MZ: Well, I would say the most important thing is find your tribe, find a group of supporting people, kind people, you know? This industry has, like we said, a lot of egos and they can be really toxic in a filming environment. We moved so fast like when we’re making Couples Therapy, everything was just moving so fast. So if there was anyone that was just like holding production because of ego or because of, you know, just causing any trouble or not being open minded into like adjusting on the spot, we wouldn’t have made it. And even before that, like in pre production, I had an amazing group of people that were supporting me and giving me advice and answering all my questions. So I find that the most important thing is to find good, kind, talented people and surround yourself with them. people that do share the same work ethic. And then, after that, like we said, just persevere and be just prepared to, you know, hustle and keep, you know, pounding the pavement until it happens for you.
FF: If you could choose three people from the filmmaking world to work with, who would they be and why?
MZ: Well, the first one would be Phoebe Waller-Bridge. I love her so much! I think Fleabag is brilliant. I think she’s brilliant. And all her other work, like Killing Eve… she’s just, like, a very charismatic and talented person and I love her energy. I love her sense of humour. I love her brutal honesty. So, she would be the first one then. I also love Reese Witherspoon and her production company Hello Sunshine. I love the work that she’s doing. It’s very female oriented. It’s very, very empowering, giving a platform to women of all, you know, shades and colours. And I would also, I guess, moving a little bit more to the film world, it would be a debate between Darren Aronofsky or Quentin Tarantino. I just really like their darkness which is very different in both of them. They’re just so different, but I feel like, I dunno, I grew up watching their movies and just appreciating their brilliance and how unique their style was, so, I would say either of them.
FF: Finally, what’s next for you and where do you hope future Couples Therapy series will be seen in the future?
MZ: Well, right now, I’m trying to find Couples Therapy its ideal home. I feel that we need a network or a streaming platform that is supportive of both storytelling and groundbreaking content. So I would say HBO, Amazon, Hulu or Netflix. The BBC is also amazing. I would collaborate a lot with Amazon and HBO with Michaela Cole and May I Destroy You was a wonderful collaboration there, so I love them too.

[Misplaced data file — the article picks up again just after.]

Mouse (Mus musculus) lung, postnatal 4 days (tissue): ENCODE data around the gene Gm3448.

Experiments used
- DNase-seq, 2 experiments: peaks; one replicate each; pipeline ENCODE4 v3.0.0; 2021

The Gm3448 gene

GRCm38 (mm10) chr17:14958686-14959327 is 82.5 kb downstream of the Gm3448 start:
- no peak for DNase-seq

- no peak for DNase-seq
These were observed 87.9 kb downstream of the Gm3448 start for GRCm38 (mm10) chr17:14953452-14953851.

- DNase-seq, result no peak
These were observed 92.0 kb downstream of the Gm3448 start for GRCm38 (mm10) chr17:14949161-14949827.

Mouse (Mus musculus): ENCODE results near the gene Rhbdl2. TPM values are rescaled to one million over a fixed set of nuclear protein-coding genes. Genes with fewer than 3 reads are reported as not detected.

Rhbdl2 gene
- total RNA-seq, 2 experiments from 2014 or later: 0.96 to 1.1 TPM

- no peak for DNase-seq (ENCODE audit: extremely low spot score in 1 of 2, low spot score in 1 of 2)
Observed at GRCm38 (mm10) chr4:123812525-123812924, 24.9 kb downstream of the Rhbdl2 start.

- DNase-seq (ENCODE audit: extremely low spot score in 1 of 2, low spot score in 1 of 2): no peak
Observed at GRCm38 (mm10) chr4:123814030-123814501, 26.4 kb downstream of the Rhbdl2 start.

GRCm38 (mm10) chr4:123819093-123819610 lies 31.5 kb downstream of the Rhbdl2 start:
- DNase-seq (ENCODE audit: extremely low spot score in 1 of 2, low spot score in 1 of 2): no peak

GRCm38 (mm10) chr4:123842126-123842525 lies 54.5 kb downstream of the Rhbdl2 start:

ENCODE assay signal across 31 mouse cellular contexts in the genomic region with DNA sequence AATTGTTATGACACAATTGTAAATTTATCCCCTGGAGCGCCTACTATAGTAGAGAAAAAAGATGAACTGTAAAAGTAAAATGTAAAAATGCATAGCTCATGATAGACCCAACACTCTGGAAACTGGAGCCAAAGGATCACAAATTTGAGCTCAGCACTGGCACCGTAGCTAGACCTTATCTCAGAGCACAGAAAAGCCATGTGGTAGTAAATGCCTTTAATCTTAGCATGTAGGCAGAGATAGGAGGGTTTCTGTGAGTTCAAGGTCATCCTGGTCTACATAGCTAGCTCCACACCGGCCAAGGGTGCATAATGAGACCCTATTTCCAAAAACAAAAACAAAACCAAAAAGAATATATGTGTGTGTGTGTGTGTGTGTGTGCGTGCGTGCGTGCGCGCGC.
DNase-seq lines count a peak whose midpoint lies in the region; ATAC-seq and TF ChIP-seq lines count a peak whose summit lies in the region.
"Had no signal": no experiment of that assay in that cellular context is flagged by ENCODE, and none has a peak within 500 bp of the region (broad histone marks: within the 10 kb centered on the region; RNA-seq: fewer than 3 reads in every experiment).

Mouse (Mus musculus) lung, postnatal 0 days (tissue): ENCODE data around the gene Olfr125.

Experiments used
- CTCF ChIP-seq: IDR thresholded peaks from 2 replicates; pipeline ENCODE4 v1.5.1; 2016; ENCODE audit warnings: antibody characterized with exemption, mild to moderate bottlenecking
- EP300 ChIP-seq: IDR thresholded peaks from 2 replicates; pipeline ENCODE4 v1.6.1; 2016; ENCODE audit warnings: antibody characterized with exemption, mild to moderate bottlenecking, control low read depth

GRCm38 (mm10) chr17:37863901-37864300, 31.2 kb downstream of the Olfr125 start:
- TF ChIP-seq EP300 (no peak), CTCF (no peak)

FF: I could see Couples Therapy working on BBC Two late at night…
MZ: Yeah, it could definitely be in London too. I feel like the same issues that New York couples face are pretty much the same with London. It’s a very, like, vibrant and open and modern city. So that’s the goal right now with Couples Therapy and hopefully that will happen soon. Then, what’s next for me? I’m also developing a new project called Three Can Keep a Secret. It’s about a love triangle drama gone terribly wrong. And, yes, I’m trying to have a lot of projects in my tool belt, just so that someone will be like, ‘You know what we can do Couples Therapy, what else do you have?’ So, you know, just being prepared for that.
FF: Yeah, I mean, with the whole Coronavirus situation are there any sort of talks about things opening up a little bit more now? I know in America, it’s really, really difficult right now. So have there been any conversations about trying to do some sort of socially distanced filming at all or…?
MZ: Well, I think right now it’s up until 25 people on set and with certain rules and regulations. The good thing with filming, as opposed to theatre which is really suffering right now, is that it is a little bit more controlled. I’ve heard about a lot of productions thinking of going to places, traveling to some countries that have very few cases and that, you know, we can just stay in that area for like two months, film, and then come back. Meanwhile, everyone, you know, gets tested and just takes all safety measures. So I’m optimistic because I feel like it’s a little bit more flexible and easier to control it. And, you know, even if that happened in some sort of, like, filming studio lot in LA or New York where we had to stay there for two months, film a season, and then you know, go back to our houses, I would be absolutely down for that too. So, I am optimistic that, you know, filming will continue sooner rather than later. But, and I’ve talked to some studio executives, and they told us that, you know, we have this date, and we’re, like, okay, so we’ll start filming by this date but they’re just also playing it by ear.
Film lover. Coffee hater. Raising a newborn during a global pandemic and interviewing indie filmmakers in between nappy changes.